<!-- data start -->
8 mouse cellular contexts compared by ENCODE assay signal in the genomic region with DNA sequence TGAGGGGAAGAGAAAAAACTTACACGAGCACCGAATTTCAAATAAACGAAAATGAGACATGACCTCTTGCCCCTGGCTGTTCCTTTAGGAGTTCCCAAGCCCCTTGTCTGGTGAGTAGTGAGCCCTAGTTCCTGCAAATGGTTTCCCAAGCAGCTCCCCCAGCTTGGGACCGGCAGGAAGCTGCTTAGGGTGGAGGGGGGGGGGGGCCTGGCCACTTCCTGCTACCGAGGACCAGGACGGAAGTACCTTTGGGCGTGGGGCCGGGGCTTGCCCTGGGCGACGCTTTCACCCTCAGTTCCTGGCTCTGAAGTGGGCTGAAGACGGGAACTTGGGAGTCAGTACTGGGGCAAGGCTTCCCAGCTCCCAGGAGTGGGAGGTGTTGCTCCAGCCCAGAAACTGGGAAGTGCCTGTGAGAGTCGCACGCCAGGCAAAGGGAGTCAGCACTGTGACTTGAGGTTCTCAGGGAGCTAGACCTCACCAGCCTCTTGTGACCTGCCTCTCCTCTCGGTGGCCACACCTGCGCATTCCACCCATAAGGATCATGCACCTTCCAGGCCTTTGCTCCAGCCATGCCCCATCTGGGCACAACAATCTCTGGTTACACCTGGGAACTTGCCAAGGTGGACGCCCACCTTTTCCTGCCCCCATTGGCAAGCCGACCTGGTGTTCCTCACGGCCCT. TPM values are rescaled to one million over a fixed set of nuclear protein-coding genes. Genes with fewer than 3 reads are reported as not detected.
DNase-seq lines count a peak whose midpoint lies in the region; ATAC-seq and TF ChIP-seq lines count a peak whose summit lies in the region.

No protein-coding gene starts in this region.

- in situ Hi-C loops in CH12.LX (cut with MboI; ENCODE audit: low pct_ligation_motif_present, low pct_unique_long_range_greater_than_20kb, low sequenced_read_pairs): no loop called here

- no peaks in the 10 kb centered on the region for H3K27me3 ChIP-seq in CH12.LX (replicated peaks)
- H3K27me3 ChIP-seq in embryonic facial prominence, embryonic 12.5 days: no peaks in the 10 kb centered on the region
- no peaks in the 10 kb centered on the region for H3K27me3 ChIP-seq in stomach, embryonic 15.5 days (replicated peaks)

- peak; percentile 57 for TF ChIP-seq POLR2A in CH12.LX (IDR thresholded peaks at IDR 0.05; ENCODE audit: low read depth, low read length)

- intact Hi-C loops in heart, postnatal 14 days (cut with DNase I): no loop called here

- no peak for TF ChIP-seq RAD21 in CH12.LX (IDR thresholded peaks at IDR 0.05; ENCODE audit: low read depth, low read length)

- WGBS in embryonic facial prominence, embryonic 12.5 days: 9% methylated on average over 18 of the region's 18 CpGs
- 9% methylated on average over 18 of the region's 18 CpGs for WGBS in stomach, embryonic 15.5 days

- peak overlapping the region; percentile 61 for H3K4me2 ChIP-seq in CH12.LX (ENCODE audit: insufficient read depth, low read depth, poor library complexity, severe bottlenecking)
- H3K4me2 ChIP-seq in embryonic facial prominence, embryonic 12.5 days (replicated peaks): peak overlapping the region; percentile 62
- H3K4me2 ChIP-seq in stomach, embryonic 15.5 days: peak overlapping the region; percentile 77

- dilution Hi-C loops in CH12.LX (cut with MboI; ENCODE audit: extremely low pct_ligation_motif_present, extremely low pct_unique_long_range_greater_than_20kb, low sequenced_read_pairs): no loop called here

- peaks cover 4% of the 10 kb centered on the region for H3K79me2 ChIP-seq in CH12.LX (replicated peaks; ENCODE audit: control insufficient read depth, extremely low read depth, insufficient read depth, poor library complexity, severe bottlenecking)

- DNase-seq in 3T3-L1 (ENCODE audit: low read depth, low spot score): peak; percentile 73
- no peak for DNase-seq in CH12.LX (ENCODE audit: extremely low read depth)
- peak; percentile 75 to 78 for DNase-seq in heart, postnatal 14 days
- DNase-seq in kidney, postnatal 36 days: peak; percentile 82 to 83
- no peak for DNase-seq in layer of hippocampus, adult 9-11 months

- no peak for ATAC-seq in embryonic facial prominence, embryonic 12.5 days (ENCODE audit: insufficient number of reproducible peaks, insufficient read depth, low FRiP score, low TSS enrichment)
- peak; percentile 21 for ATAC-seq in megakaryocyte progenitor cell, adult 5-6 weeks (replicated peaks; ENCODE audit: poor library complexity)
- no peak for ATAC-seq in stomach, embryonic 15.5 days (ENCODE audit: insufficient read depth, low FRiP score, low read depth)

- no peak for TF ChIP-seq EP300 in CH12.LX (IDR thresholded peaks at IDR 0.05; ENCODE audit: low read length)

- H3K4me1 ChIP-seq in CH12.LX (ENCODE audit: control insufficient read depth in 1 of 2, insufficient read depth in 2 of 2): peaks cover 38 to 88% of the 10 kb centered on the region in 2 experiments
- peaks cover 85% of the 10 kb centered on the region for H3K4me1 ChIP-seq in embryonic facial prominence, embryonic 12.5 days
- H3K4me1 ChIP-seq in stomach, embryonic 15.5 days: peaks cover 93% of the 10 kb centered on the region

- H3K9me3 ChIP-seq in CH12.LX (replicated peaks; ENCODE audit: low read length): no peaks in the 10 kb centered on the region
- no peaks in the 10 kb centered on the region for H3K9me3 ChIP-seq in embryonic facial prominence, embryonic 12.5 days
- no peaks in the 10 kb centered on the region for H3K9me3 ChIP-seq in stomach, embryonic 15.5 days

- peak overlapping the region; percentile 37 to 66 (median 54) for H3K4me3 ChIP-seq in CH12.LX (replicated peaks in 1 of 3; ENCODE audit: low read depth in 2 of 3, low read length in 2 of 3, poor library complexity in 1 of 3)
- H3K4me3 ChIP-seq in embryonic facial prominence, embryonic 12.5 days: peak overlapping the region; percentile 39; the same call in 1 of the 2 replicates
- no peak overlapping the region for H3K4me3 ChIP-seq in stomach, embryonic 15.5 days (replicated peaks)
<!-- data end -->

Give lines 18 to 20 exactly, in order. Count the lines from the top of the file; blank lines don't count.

- DNase-seq in 3T3-L1 (ENCODE audit: low read depth, low spot score): peak; percentile 73
- no peak for DNase-seq in CH12.LX (ENCODE audit: extremely low read depth)
- peak; percentile 75 to 78 for DNase-seq in heart, postnatal 14 days